When Game of Thrones began its eight-season run on HBO in 2011, showrunners David Benioff and D.B. Weiss had a budget of $6 million per episode. Considering the show’s massive scale and groundbreaking, ambitious world-building, this wasn’t a lot of money to work with. By the time they made it to season 2, the show’s creators had to beg and plead with the network “on bended knee” to make one of the series’ most famous battles.
The ‘Game of Thrones’ creators avoided filming battle scenes in season 1
Entertainment Weekly’s editor-at-large James Hibberd has just released an uncensored, behind-the-scenes look at Game of Thrones titled Fire Cannot Kill a Dragon. The book reveals details about everything from early meetings to the series finale.
Vanity Fair published an excerpt that revealed why Benioff and Weiss avoided filming battle scenes during season 1. At the time, TV shows found creative ways to skip large battle scenes because of budget and logistics.
For example, the first season of HBO’s Rome saw the buildup to an epic battle between Julius Caesar and Pompey Magnus. But, when it was time to fight, they used a few seconds of blurry close-ups and slow-motion action shots before Caesar declared victory and took a nap.
A lot of build-up followed by fragments of action worked during season 1 of Game of Thrones because seeing the Battle of Green Fork and Battle of the Whispering Wood wasn’t crucial to the story.
“Some battles work fine off-screen,” Benioff said. “Season two was so much about a country at war, we felt like if we didn’t see the most important battle of this entire war onscreen, we were going to be shortchanging viewers.”
David Benioff and Dan Weiss lied to HBO about major battle sequences
Benioff and Weiss knew they had a lot of problems heading into season 2. The story was about a country at war, but they didn’t have the money to stage the necessary major battle sequences. In fact, Benioff and Weiss promised HBO that Game of Thrones wouldn’t need big wartime sequences.
“It’s not a story with a million orcs charging across the plains,” Weiss told the Hollywood Reporter in 2008. “The most expensive effects are creature effects, and there’s not much of that.”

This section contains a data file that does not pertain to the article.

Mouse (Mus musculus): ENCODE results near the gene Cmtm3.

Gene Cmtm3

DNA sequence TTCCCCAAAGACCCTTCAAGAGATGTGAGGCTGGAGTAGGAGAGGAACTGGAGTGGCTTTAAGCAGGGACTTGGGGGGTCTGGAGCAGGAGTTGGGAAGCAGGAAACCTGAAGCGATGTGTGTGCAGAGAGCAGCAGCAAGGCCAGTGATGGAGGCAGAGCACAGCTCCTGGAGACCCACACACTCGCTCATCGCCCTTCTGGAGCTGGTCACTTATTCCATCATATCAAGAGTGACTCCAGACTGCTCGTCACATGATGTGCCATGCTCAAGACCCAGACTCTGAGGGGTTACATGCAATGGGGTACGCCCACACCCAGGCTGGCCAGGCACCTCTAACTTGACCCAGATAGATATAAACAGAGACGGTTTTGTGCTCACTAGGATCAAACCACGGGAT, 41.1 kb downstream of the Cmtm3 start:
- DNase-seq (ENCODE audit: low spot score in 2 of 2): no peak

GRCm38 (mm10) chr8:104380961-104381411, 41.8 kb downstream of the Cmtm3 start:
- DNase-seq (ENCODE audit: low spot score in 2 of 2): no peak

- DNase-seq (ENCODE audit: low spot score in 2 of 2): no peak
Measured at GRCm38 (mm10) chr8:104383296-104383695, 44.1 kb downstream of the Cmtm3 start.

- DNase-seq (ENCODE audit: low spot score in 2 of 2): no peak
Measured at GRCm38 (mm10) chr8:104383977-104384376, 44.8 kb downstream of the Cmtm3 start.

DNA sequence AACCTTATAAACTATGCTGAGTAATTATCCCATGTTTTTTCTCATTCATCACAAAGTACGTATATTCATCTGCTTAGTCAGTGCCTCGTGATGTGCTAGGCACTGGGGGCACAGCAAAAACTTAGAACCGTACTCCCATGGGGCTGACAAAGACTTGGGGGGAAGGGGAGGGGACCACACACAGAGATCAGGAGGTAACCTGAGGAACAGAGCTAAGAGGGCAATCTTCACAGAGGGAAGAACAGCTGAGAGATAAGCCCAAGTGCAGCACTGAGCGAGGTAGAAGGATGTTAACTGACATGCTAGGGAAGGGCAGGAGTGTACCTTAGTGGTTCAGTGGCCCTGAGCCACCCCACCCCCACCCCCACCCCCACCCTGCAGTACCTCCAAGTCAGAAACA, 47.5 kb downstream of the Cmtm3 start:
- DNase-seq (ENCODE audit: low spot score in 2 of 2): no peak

But the reality was that George R. R. Martin’s second Song of Ice and Fire novel A Clash of Kings featured a colossal event – the Battle of Blackwater. It’s the climax of the book, and it’s a monumental campaign that takes place across five chapters.
It’s a highly complex sequence that features thousands of ships on fire and armies fighting on both land and sea.
Benioff and Weiss knew they couldn’t just gloss over the sequence. But, they also knew they didn’t have the budget to film it. This was a pivotal moment for Game of Thrones. More epic battles were coming in Martin’s books. How the showrunners approached this dilemma would define the series.
The ‘Game of Thrones’ creators begged and pleaded on ‘bended knee’ with HBO for more money
Weiss admits that they were “really nervous” going into the second season. He revealed that they discussed turning Blackwater into a land battle or doing it off-screen, but that would’ve been “terrible.”
Benioff says that he and Weiss went to then-HBO programming president Mike Lombardo and got down “on bended knee.”
“We begged and pleaded with Mike Lombardo. We were negotiating. We had a big conversation about how many boats could we do,” Weiss added.
“The question was, could you have a sophisticated, grounded drama, [with] fantasy tropes, and have epic battles? Could you do it all?” Lombardo asked.
According to Screen Rant, after considerable negotiations, Lombardo agreed to give Game of Thrones an extra $2 million and one extra week of filming to stage the Battle of Blackwater. Still, the battle was unworkable, so Martin wrote the episode himself to downsize his vision while keeping the most crucial aspects intact.
Fire Cannot Kill A Dragon is available in bookstores now.
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